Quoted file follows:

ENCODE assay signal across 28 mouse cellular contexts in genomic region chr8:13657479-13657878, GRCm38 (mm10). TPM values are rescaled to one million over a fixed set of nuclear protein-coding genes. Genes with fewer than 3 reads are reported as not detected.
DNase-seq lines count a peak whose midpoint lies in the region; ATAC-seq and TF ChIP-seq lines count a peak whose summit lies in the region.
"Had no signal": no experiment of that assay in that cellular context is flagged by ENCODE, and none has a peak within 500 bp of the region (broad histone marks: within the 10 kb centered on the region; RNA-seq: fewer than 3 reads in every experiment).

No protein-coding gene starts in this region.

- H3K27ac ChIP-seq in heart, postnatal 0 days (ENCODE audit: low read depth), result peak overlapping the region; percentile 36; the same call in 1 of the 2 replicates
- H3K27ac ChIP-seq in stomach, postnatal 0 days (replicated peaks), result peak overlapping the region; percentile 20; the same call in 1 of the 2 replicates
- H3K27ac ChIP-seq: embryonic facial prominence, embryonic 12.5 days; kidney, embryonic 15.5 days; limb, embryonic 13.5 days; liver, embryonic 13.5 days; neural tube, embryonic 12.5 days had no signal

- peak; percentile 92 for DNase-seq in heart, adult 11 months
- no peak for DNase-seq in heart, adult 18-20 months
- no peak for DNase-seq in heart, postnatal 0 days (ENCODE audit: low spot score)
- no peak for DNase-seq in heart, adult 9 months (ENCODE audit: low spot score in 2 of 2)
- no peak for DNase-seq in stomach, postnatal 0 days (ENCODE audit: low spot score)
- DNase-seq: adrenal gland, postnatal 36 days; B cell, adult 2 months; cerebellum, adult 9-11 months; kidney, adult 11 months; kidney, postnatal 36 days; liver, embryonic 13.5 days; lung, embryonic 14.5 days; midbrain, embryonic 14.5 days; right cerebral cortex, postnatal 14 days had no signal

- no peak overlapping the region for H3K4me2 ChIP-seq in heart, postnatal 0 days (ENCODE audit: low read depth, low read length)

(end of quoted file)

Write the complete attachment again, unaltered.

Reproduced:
ENCODE assay signal across 28 mouse cellular contexts in genomic region chr8:13657479-13657878, GRCm38 (mm10). TPM values are rescaled to one million over a fixed set of nuclear protein-coding genes. Genes with fewer than 3 reads are reported as not detected.
DNase-seq lines count a peak whose midpoint lies in the region; ATAC-seq and TF ChIP-seq lines count a peak whose summit lies in the region.
"Had no signal": no experiment of that assay in that cellular context is flagged by ENCODE, and none has a peak within 500 bp of the region (broad histone marks: within the 10 kb centered on the region; RNA-seq: fewer than 3 reads in every experiment).

No protein-coding gene starts in this region.

- H3K27ac ChIP-seq in heart, postnatal 0 days (ENCODE audit: low read depth), result peak overlapping the region; percentile 36; the same call in 1 of the 2 replicates
- H3K27ac ChIP-seq in stomach, postnatal 0 days (replicated peaks), result peak overlapping the region; percentile 20; the same call in 1 of the 2 replicates
- H3K27ac ChIP-seq: embryonic facial prominence, embryonic 12.5 days; kidney, embryonic 15.5 days; limb, embryonic 13.5 days; liver, embryonic 13.5 days; neural tube, embryonic 12.5 days had no signal

- peak; percentile 92 for DNase-seq in heart, adult 11 months
- no peak for DNase-seq in heart, adult 18-20 months
- no peak for DNase-seq in heart, postnatal 0 days (ENCODE audit: low spot score)
- no peak for DNase-seq in heart, adult 9 months (ENCODE audit: low spot score in 2 of 2)
- no peak for DNase-seq in stomach, postnatal 0 days (ENCODE audit: low spot score)
- DNase-seq: adrenal gland, postnatal 36 days; B cell, adult 2 months; cerebellum, adult 9-11 months; kidney, adult 11 months; kidney, postnatal 36 days; liver, embryonic 13.5 days; lung, embryonic 14.5 days; midbrain, embryonic 14.5 days; right cerebral cortex, postnatal 14 days had no signal

- no peak overlapping the region for H3K4me2 ChIP-seq in heart, postnatal 0 days (ENCODE audit: low read depth, low read length)